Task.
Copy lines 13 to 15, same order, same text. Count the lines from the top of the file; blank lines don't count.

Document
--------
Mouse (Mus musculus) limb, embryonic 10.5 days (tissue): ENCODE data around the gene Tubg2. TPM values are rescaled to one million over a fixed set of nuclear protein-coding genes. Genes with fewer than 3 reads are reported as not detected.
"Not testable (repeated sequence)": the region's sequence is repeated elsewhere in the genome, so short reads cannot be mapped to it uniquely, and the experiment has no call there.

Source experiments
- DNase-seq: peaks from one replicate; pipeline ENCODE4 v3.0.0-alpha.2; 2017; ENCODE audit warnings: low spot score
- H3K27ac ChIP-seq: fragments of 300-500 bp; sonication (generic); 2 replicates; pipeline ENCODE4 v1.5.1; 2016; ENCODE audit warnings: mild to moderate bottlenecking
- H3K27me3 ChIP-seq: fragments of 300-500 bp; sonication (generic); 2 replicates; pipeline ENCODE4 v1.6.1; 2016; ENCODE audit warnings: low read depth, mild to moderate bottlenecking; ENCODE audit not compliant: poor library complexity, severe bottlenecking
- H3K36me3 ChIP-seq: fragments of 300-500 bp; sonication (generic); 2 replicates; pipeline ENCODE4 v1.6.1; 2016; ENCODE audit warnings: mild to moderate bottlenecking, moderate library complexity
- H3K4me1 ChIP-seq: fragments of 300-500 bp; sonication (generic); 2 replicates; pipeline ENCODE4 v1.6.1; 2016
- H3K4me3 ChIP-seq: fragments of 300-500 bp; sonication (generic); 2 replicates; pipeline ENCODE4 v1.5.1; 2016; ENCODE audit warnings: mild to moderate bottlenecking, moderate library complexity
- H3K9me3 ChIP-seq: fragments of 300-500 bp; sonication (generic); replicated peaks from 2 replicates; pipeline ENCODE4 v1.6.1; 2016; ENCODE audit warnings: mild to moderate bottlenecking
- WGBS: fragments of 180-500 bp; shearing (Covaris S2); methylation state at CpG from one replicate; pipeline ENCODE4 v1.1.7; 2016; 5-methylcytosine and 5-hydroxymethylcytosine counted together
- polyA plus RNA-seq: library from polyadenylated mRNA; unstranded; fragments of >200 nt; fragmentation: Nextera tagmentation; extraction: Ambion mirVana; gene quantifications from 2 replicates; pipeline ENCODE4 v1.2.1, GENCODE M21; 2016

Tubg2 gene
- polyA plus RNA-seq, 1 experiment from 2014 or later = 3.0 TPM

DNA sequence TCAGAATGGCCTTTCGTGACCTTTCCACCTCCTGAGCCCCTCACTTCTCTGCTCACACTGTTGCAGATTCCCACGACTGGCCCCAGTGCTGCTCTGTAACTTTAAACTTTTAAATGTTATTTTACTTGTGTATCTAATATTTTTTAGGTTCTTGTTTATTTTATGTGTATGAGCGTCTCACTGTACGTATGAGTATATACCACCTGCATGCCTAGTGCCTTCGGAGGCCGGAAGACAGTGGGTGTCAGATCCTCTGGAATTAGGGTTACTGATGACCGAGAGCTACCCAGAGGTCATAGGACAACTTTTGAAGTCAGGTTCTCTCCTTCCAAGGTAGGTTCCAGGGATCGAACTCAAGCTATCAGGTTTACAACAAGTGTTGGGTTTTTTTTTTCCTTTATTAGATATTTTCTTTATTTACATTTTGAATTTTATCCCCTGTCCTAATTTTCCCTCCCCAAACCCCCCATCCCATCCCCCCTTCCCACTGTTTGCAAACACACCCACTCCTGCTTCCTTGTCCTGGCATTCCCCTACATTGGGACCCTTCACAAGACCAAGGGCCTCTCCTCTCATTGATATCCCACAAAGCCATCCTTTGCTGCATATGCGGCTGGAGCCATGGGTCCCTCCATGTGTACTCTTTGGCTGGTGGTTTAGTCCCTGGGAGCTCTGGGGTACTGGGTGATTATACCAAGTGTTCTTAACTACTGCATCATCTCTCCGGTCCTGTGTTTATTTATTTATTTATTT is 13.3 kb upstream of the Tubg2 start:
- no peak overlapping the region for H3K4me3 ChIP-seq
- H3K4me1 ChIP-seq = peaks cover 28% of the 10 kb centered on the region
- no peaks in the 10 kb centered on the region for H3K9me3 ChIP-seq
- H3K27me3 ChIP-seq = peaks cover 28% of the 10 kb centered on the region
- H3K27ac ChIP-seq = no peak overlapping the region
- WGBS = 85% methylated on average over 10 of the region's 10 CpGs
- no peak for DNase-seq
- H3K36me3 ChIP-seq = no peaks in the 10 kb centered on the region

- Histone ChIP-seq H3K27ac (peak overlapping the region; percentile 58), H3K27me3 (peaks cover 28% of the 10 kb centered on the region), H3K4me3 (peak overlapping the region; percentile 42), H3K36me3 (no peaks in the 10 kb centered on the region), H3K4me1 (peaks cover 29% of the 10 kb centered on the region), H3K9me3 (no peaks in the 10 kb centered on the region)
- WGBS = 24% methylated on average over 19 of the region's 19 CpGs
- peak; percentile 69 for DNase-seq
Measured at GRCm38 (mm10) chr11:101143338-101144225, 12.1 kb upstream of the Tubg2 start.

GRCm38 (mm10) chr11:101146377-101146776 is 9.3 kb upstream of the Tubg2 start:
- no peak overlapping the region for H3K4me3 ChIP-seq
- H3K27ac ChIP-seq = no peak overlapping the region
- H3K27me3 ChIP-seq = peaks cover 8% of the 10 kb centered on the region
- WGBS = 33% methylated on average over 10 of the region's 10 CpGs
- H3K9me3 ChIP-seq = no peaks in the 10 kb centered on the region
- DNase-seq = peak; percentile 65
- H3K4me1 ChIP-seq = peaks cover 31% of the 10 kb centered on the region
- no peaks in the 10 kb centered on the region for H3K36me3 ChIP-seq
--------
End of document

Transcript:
Tubg2 gene
- polyA plus RNA-seq, 1 experiment from 2014 or later = 3.0 TPM

DNA sequence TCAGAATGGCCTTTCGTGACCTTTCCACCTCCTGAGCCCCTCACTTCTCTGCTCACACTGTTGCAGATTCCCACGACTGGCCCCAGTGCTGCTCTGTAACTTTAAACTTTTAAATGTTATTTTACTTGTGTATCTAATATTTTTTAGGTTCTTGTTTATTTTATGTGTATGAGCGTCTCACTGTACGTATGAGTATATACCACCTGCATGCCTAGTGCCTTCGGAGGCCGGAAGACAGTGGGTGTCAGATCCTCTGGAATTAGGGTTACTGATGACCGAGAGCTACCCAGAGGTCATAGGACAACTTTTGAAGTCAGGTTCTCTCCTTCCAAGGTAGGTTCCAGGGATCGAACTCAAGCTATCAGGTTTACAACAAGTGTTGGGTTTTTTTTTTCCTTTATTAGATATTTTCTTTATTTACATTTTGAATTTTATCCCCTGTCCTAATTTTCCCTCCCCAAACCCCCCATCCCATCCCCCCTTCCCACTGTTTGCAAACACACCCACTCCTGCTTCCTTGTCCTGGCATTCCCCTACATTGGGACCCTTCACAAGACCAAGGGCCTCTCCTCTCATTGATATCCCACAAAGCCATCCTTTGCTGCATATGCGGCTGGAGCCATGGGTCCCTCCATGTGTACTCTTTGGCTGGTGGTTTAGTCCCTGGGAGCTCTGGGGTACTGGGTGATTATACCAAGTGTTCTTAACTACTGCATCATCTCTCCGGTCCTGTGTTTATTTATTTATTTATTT is 13.3 kb upstream of the Tubg2 start: